In Sweden there is a high school girl who has staged numerous protests in front of her school and parliament, demanding her government and the world leaders tackle climate change seriously. She was the Time Person of the Year in 2018, a three times nominee for Nobel Peace Prize and she gave an address in the United Nations Climate Change Conference. We all know her name. It’s Greta Thunberg, a climate change activist and a vegan who has given up flying to reduce CO2 emission and global warming.
In Thailand, born into poverty with an unremarkable upbringing, against all odds, Pimry Pie became an influential youtuber and online retailer, with millions of followers. She sells all kinds of things on Facebook – from cosmetics to chili paste and clothing, the proceeds of which is used to help the poor. In one of her YouTube videos, Pimry Pie goes to Bangkok’s Klongtoey city slums, where thousands of residents lacked electrical light. Within a day, she bought and installed 150 solar powered lights. All at a cost of less than 200,000 baht. In another video, she visited an island community of Thai Muslims. Noting their lack of clean water, she bought and installed water tanks and filtrations so that they could finally drink and access clean water. Her reason? “I just want you guys to have it.” Tears welled up in her eyes.
What do Greta Thunberg and Pimry Pie have in common? They both are ‘small people’, with humble beginnings, lacking in political and economic power. No committees. No meetings. No ribbon cutting ceremony. No titles. No waiting for the central budget. No delays. No excuses. These two small women have achieved more in their short activism careers than an entire room of politicians and civil servants could accomplish in many years.
At a national level, Singapore, with a population of approximately five million, punches above its weight too. Separated from Malaysia in 1965, lacking in natural resources, with no common culture and language to bind varying ethnic groups, Singaporeans gritted its teeth and worked hard to achieve unity as it thrived to, and achieved in becoming, a first world nation. To move from poverty into wealth and power, the late Lee Kuan Yew had to first rely on British naval power for protection, building everything from scratch. Today, his eldest son the current PM Lee Hsien Loong relies on the US military, in place of the waning UK military power. I don’t blame them. Due to its small population and land size, surrounded by larger neighbours, Singapore’s gaze has always looked outwards – for trade, capital, and brainpower, building upon their educated and productive workforce. Singapore can become a New York in the Asian century as America’s economy falls behind China’s.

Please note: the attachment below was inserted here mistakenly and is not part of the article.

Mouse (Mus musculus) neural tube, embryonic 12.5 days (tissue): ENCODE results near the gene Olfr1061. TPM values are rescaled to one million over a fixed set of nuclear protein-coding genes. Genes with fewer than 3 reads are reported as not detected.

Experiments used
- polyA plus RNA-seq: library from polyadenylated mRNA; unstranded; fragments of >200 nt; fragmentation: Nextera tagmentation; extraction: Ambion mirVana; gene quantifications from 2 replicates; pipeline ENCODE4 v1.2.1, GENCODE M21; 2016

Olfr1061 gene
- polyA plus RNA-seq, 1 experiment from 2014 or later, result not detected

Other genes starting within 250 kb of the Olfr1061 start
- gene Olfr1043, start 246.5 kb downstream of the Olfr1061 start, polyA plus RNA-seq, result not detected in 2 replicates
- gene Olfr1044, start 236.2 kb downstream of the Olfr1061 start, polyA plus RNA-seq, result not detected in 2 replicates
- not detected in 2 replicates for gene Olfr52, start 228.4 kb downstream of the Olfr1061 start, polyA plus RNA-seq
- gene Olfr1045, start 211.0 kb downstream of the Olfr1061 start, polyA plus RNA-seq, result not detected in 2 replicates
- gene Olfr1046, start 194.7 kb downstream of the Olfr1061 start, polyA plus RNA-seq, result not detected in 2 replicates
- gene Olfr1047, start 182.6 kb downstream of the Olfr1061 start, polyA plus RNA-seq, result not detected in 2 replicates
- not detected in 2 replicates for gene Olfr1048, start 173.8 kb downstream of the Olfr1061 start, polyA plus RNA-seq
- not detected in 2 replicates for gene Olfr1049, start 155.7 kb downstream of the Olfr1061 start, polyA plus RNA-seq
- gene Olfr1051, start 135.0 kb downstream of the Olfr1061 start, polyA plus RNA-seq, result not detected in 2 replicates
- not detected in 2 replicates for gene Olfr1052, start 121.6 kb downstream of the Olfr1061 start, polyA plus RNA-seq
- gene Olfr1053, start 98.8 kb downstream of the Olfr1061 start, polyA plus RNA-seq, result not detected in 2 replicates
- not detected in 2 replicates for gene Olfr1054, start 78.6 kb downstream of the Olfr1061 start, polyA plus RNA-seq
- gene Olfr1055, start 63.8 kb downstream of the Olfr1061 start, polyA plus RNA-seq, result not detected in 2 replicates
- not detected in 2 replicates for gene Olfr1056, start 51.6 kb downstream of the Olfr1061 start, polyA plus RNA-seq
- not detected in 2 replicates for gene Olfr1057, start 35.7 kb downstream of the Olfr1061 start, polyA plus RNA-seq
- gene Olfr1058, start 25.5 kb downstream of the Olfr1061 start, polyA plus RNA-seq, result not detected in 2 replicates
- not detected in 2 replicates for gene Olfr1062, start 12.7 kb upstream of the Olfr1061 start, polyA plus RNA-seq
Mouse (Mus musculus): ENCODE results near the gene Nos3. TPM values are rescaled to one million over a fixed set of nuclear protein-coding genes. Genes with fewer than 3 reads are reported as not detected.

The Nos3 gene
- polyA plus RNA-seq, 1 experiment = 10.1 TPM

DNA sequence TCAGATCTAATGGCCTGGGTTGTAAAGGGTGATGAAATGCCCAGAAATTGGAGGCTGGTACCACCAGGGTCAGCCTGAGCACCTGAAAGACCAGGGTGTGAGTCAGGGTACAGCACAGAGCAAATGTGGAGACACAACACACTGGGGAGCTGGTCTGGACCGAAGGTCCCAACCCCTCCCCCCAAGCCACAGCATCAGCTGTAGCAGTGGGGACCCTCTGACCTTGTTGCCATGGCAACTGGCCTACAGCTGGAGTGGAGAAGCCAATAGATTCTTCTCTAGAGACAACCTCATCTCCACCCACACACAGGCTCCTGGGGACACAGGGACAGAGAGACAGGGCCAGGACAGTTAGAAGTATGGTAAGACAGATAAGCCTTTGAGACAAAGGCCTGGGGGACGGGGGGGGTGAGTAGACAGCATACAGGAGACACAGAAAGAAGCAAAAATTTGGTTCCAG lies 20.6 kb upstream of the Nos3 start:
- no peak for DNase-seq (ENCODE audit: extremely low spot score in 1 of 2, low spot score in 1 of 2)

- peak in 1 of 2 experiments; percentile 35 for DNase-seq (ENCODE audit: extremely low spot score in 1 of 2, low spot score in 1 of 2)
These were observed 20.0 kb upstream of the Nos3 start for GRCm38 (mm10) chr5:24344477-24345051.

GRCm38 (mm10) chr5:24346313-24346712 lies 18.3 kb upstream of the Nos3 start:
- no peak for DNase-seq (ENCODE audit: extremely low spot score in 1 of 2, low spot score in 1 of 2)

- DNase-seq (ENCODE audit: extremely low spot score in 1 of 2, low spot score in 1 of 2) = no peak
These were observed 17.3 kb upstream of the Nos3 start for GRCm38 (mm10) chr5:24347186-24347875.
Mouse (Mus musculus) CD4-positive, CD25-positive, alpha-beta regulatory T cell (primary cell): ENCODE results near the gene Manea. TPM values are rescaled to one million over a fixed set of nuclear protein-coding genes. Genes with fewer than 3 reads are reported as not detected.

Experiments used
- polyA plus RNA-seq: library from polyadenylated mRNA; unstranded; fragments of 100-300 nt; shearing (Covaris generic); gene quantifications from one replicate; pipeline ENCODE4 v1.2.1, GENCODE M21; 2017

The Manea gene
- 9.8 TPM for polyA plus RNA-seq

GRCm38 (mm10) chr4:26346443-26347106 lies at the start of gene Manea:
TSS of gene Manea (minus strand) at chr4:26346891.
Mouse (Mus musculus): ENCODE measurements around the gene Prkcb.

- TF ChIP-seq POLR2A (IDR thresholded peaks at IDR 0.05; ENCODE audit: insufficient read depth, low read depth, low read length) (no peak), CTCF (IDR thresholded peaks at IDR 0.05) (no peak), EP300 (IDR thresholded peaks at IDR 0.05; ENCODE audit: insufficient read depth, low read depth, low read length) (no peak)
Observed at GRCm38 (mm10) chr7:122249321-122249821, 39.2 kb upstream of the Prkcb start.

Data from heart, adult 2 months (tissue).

4,000 kms away from Singapore is Australia. Although a vast continent with rich mineral and coal resources, Australia’s population is only a third of Thailand’s. Thus, a ‘small nation’ by population. Having lived there for over 10 years, I know Australians’ existential fear: Being overpowered by its surrounding Asian neighbours. Immigration, refugees, and ‘boat people’ are emotionally charged topics during their elections. The current Australian PM Scott Morrison is leading the conservative-hawkish Liberal government. Scared by the alleged Russian interference in the US’s election, Australia made the mistake of siding with Donald Trump and the US’s intelligence community. Australia replaced the communism-scare with the China-scare, the hysteria largely driven by Western media. It blocked China’s investments and banned 5G Huawei. China retaliated by freezing/banning their coal, beef, barley, and told their Chinese international students to study elsewhere. The trade war has done real damage to Australia’s economy and reputation.
Nevertheless, the former Australian Prime Minister Paul Keating from the Labour Party told the conservative government they must engage with, not fear, Asia, encouraging mutual trades like Australia had long been doing, resulting in the creation of immense wealth for both parties. Australia, despite the last five years, is a small nation with heavy punches, balancing well between the US-China rivalry while building strong economic ties with China and the rest of Asia.
From Greta to Pimry Pie and Singapore to Australia – these small people and small nations have all risen up to their potential, producing big effects. If Lee Kuan Yew could solve the smog blanketing his nation-state, and Pimry Pie could ease the poor’s suffering one community at a time, why cannot Chiang Mai solve its PM 2.5 smog? Paul Keating and Lee Kuan Yew shared many similarities. One was that they did not bow down to corporations’ interests when the latter collided with the state’s interest.
Can Thailand punch above its weight too? Can we here in Chiang Mai?